The School of the Americas- Higher Learning for Terrorists?
By Sarah LeBaron von Baeyer
Peace is Our Profession
The School of the Americas (SOA), also referred to as the School of the Assassins, officially closed down on 15 December of the year 2000. Instead, it opened its doors to the 21st century dawning a new name and a freshly painted mask-- that of the Western Hemisphere Institute for Security Cooperation, or WHISC.
In the speech prepared for the closing of the SOA, the U.S. Army school based in Fort Bening, Georgia, the Hon. Luis Caldera spoke of a quest for peace and prosperity in the Western Hemisphere, as well as the U.S.s responsibility for helping to guarantee freedom throughout the world. The School of the Americas, Caldera said, was founded on the hopes of building a world based on common values and respect among nations. Those present at the closing ceremonies of the SOA, were asked to take a moment and reflect on the long and vibrant history of this School.
But let us recap. The history of the SOA is as controversial as it is long, and as violent as it is vibrant. Established in 1946 in Panama, the SOA was kicked out in 1984 under terms of the Panama Canal Treaty, only to be moved to its present location, 100 miles southwest of Atlanta. Each year, the SOA trains between 700 to 2000 soldiers from Latin America and the Caribbean, in war tactics such as counterinsurgency operations, psychological operations, sniper fire and military intelligence. The SOA does not screen its applicants, allowing known human rights abusers to attend. In an article for The Guardian, journalist George Monbiot wrote that for the past 55 years (the SOA) has been running a terrorist training camp. The following statement is cited from his article, dated October 30, 2001:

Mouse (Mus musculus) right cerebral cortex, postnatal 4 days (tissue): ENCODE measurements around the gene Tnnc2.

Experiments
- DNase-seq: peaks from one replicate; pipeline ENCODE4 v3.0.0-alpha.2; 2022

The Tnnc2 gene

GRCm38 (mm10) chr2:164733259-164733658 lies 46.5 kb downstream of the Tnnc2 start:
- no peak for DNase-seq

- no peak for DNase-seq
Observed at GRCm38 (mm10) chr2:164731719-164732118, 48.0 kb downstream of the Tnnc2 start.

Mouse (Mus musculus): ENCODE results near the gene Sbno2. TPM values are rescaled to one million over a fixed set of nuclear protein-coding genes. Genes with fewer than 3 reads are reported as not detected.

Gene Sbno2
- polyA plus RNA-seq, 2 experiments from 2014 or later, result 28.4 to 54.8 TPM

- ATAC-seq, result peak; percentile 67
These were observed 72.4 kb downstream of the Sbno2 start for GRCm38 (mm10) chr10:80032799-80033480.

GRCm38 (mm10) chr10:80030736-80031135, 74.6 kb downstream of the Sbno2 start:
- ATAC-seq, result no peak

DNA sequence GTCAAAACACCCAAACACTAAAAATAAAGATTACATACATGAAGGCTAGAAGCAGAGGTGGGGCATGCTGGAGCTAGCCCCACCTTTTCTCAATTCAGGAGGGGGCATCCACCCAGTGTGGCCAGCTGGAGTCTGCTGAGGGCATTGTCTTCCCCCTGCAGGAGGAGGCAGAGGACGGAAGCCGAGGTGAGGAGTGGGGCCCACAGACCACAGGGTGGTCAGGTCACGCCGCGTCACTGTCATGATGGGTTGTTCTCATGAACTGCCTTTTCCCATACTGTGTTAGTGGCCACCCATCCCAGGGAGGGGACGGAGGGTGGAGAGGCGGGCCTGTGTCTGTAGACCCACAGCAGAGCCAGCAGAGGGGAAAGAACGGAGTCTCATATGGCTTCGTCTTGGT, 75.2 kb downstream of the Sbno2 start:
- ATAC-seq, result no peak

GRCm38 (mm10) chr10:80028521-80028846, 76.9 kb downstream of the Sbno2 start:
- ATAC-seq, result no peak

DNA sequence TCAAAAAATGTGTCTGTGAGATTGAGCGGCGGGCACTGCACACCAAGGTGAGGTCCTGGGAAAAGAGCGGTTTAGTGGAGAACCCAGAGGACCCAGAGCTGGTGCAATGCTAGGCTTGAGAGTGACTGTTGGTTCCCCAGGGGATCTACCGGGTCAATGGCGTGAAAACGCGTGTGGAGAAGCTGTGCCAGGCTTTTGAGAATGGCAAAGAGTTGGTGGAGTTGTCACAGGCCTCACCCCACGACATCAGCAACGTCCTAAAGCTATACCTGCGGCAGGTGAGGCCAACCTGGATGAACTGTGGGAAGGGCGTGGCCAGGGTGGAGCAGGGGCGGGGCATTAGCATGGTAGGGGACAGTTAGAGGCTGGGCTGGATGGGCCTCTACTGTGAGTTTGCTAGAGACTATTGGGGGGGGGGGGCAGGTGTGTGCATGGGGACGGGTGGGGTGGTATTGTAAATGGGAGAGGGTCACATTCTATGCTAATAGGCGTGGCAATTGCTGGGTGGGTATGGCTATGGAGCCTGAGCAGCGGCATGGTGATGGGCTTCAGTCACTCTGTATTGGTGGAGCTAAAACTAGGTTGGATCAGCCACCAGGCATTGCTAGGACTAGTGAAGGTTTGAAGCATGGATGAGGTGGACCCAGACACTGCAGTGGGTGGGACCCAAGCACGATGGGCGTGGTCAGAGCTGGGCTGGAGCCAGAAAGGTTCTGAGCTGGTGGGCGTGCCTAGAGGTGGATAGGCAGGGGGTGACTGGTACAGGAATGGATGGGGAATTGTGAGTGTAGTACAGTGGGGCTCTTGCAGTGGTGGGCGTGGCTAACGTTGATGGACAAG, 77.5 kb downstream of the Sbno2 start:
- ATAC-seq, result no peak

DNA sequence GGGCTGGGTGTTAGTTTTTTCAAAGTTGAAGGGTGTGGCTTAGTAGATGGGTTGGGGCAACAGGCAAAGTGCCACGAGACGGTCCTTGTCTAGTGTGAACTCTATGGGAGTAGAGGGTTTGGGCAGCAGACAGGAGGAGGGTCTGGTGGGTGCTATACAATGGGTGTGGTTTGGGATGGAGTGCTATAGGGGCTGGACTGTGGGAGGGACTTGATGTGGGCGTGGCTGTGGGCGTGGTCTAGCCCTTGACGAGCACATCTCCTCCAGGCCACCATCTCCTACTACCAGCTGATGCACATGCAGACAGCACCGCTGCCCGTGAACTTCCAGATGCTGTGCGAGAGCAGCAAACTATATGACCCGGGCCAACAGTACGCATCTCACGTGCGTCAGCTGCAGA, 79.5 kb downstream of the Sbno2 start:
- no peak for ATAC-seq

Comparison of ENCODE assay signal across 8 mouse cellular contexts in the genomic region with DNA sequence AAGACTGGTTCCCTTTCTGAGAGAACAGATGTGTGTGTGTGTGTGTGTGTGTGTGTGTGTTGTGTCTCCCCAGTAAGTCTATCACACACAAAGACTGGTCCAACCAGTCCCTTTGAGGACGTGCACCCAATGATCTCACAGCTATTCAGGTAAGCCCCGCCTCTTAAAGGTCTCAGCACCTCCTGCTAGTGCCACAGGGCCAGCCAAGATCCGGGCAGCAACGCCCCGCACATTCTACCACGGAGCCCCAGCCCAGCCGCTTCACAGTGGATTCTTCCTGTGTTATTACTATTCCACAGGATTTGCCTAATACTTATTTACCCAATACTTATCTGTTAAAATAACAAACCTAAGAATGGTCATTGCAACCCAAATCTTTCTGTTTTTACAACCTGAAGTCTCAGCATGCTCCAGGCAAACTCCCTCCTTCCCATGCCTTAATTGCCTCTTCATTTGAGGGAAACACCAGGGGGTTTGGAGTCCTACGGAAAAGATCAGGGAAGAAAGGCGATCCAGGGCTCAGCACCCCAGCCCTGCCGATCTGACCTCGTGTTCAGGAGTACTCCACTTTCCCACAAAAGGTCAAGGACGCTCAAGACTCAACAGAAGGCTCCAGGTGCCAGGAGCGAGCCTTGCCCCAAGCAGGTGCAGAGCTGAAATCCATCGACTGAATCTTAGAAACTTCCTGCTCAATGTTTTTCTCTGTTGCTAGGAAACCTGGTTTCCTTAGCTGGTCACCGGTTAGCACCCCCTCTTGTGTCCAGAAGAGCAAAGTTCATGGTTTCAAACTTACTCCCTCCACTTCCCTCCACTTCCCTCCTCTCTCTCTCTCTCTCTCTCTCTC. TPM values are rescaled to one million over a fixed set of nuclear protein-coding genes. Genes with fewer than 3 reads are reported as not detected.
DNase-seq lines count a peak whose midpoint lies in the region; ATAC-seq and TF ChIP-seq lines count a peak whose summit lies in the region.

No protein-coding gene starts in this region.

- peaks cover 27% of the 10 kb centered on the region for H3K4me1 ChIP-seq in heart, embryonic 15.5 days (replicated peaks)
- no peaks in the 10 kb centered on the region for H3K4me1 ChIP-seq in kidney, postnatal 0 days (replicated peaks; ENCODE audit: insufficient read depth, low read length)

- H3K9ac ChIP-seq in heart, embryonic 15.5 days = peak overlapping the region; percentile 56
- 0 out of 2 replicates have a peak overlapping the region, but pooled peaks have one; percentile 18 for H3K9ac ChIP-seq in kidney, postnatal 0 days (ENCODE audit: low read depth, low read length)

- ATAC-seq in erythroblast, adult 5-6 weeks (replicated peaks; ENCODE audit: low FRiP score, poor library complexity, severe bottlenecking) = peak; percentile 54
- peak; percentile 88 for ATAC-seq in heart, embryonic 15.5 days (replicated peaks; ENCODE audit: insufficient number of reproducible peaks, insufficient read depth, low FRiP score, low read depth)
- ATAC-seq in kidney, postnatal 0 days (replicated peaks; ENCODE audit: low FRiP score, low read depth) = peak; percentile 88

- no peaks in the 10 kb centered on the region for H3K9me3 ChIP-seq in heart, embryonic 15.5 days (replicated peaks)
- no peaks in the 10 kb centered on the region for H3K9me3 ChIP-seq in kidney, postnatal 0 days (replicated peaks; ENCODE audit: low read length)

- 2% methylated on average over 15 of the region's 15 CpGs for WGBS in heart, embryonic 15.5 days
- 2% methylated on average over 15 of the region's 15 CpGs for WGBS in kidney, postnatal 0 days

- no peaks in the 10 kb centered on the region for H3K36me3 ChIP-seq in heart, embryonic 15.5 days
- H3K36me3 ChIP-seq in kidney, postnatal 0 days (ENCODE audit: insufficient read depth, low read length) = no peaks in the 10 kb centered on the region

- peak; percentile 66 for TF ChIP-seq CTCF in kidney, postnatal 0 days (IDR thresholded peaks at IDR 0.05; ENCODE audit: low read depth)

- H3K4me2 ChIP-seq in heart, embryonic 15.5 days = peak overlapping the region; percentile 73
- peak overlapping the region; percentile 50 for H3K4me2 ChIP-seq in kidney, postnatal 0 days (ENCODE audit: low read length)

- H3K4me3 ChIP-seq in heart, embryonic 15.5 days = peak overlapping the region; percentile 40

If any government sponsors the outlaws and killers of innocents, George Bush announced on the day he began bombing Afghanistan, they have become outlaws and murderers themselves. And they will take that lonely path at their own peril. Im glad he said any government, as theres one which, though it has yet to be identified as a sponsor of terrorism, requires his urgent attention.
Indeed, the School of the Americas, which receives its funding from the American government, has an extremely ugly past, candy-coated in a new and prettier name. And, just as a rose by any other name would smell as sweet, the SOA by any other name would still reek of the bloody crimes it has fostered. Though the Canadian media hears little of this notorious army camp, the long list of SOA graduates responsible for murder and genocide in Latin America has not passed unnoticed.
The list never ceases to unfold. In June of last year, Colonel Byron Lima Estrada, once a student at the School of the Americas, was convicted in Guatemala City of murdering Bishop Juan Gerardi in 1998. Gerardi was killed because he had helped to write a report on the atrocities committed by Guatemalas D-2, the military intelligence agency run by Lima Estrada with the help of two other SOA graduates, says Monbiot. D-2 coordinated the anti-insurgency campaign which obliterated 448 Mayan villages, and murdered tens of thousands of their people.
SOA graduates also include the officers who ran Augusto Pinochets secret police and his three principle concentration camps in Chile, Argentinian dictators Roberto Viola and Leopoldo Galtieri, and many other militant tyrants in countries such as Panama, Peru and Ecuador.